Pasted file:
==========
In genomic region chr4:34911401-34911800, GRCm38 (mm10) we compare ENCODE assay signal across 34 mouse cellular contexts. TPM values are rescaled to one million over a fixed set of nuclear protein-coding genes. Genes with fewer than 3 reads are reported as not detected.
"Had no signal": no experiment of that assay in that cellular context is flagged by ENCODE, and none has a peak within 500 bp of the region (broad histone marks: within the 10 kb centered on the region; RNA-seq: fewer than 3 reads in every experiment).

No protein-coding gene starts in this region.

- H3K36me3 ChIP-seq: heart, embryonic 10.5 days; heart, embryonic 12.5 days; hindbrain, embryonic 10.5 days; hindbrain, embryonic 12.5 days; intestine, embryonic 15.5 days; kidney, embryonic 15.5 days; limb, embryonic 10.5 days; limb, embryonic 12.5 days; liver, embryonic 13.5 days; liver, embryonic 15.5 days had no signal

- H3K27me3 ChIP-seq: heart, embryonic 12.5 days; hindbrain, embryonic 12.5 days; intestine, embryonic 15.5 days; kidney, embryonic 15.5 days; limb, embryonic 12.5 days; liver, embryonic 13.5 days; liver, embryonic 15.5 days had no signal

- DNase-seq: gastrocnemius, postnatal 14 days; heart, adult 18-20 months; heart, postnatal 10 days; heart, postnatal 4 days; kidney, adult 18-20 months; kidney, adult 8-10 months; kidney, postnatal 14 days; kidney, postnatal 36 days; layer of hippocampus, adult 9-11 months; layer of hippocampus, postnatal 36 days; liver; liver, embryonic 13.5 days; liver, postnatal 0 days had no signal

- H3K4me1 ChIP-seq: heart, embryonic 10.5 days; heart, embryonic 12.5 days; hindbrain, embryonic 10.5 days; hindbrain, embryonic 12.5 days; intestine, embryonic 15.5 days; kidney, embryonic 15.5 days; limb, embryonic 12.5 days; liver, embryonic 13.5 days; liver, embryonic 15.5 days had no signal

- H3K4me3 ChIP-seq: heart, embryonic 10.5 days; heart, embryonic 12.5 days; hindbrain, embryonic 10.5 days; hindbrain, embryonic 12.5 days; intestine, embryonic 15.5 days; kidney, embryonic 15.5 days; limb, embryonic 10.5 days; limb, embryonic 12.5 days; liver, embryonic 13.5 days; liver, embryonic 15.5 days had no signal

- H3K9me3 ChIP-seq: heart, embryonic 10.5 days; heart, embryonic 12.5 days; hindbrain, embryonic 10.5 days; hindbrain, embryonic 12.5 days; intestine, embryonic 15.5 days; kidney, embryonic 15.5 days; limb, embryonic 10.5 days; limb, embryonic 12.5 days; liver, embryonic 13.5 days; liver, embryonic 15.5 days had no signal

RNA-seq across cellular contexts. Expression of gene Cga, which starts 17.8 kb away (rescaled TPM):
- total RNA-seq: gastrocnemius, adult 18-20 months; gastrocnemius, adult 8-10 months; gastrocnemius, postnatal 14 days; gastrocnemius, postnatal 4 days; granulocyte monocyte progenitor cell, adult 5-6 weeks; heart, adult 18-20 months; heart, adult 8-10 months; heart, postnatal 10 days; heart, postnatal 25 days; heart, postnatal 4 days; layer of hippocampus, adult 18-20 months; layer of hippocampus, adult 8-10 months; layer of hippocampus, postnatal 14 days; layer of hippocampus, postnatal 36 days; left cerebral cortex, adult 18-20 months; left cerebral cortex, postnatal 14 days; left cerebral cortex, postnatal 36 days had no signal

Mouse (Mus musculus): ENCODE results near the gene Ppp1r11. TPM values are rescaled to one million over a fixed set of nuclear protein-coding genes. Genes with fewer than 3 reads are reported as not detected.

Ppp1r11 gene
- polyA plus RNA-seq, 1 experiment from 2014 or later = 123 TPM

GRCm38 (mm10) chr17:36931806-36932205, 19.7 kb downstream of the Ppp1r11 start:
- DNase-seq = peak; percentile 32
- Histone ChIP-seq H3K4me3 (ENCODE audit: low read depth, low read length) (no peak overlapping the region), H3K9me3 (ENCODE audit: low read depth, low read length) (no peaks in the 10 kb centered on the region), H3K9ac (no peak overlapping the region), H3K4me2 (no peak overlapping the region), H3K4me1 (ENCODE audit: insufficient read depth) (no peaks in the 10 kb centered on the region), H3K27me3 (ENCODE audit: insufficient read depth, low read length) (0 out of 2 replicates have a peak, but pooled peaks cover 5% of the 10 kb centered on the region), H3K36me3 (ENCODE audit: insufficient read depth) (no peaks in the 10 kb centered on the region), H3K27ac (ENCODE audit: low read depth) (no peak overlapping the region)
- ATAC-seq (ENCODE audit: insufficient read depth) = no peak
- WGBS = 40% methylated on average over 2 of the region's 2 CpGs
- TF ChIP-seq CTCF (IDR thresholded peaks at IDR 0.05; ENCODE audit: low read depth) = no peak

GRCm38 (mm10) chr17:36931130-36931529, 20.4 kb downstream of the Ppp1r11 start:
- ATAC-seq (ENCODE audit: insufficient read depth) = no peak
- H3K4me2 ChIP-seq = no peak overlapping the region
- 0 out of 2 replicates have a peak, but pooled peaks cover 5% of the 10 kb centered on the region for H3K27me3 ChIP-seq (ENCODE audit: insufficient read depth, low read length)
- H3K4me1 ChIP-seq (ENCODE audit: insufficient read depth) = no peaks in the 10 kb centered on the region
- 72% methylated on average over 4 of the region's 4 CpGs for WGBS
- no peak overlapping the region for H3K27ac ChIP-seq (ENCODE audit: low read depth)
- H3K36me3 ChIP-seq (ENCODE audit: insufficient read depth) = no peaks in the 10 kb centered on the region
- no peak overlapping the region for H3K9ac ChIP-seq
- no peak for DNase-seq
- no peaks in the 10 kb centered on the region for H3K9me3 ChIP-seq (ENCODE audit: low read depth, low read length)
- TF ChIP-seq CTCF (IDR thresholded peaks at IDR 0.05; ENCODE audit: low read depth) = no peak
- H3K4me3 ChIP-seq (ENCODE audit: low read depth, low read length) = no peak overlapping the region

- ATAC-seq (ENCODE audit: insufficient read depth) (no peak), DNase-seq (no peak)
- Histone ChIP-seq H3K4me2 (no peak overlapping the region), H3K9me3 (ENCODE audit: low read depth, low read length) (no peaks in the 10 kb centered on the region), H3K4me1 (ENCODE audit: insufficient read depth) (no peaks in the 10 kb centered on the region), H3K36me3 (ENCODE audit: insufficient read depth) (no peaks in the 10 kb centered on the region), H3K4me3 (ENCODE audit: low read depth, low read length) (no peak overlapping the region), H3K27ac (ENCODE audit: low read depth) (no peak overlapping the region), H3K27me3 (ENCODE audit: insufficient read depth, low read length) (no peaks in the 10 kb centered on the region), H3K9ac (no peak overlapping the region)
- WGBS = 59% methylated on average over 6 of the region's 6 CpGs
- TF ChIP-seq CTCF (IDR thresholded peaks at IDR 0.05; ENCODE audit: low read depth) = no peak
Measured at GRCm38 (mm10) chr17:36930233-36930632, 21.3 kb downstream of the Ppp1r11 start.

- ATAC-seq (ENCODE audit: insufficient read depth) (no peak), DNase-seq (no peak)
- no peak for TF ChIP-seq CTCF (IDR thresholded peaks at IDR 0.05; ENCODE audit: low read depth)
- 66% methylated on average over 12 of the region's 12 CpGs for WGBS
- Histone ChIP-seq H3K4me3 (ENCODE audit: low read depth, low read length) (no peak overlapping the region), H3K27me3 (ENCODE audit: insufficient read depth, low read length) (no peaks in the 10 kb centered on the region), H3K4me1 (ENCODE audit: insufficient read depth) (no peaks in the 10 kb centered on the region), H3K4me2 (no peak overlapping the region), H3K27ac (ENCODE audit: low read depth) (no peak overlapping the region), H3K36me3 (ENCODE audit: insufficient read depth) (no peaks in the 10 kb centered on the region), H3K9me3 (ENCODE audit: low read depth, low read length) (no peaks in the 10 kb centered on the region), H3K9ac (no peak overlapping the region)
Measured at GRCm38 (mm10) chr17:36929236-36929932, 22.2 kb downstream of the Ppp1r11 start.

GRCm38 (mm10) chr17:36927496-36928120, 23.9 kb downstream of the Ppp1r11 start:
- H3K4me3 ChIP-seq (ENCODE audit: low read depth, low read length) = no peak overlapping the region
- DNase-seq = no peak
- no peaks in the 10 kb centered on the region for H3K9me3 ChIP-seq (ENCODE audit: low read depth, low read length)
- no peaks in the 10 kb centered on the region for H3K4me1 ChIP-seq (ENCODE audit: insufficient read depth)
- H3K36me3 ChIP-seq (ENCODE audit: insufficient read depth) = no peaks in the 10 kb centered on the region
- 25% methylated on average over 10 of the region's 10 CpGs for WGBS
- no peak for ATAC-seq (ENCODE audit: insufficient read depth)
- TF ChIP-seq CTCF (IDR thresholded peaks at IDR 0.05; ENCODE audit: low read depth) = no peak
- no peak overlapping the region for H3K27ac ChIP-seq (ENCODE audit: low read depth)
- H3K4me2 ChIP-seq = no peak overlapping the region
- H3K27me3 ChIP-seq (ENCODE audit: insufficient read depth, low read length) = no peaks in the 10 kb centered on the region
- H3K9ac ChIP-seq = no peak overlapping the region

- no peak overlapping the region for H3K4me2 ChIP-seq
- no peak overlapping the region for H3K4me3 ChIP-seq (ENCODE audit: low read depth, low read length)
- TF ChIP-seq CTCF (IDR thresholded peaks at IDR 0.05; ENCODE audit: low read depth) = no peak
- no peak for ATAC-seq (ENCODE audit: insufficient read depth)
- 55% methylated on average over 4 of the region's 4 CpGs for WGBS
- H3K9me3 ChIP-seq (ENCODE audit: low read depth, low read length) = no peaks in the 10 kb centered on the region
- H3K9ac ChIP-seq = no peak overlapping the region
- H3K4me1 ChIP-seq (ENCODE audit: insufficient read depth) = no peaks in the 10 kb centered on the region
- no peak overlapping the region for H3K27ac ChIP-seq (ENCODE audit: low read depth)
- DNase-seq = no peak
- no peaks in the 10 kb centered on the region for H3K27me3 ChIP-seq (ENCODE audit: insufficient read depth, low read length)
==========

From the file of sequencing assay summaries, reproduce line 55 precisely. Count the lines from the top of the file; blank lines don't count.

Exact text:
- H3K27me3 ChIP-seq (ENCODE audit: insufficient read depth, low read length) = no peaks in the 10 kb centered on the region